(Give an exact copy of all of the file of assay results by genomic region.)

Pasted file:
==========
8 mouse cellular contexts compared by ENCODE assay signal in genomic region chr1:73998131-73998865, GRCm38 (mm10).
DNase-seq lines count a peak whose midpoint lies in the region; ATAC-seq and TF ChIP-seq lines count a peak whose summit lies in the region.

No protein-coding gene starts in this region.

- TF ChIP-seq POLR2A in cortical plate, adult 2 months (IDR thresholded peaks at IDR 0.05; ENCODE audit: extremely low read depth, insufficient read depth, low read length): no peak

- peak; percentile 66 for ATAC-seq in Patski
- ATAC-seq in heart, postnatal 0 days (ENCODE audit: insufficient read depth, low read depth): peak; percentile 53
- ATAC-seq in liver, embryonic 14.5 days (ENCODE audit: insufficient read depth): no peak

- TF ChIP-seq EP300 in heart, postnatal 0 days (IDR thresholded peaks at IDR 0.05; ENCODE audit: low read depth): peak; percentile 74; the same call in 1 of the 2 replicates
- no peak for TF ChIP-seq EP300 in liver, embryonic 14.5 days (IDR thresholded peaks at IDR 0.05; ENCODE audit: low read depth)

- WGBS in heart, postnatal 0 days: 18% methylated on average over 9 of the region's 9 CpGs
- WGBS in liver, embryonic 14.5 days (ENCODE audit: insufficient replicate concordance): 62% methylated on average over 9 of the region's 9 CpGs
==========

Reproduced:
8 mouse cellular contexts compared by ENCODE assay signal in genomic region chr1:73998131-73998865, GRCm38 (mm10).
DNase-seq lines count a peak whose midpoint lies in the region; ATAC-seq and TF ChIP-seq lines count a peak whose summit lies in the region.

No protein-coding gene starts in this region.

- TF ChIP-seq POLR2A in cortical plate, adult 2 months (IDR thresholded peaks at IDR 0.05; ENCODE audit: extremely low read depth, insufficient read depth, low read length): no peak

- peak; percentile 66 for ATAC-seq in Patski
- ATAC-seq in heart, postnatal 0 days (ENCODE audit: insufficient read depth, low read depth): peak; percentile 53
- ATAC-seq in liver, embryonic 14.5 days (ENCODE audit: insufficient read depth): no peak

- TF ChIP-seq EP300 in heart, postnatal 0 days (IDR thresholded peaks at IDR 0.05; ENCODE audit: low read depth): peak; percentile 74; the same call in 1 of the 2 replicates
- no peak for TF ChIP-seq EP300 in liver, embryonic 14.5 days (IDR thresholded peaks at IDR 0.05; ENCODE audit: low read depth)

- WGBS in heart, postnatal 0 days: 18% methylated on average over 9 of the region's 9 CpGs
- WGBS in liver, embryonic 14.5 days (ENCODE audit: insufficient replicate concordance): 62% methylated on average over 9 of the region's 9 CpGs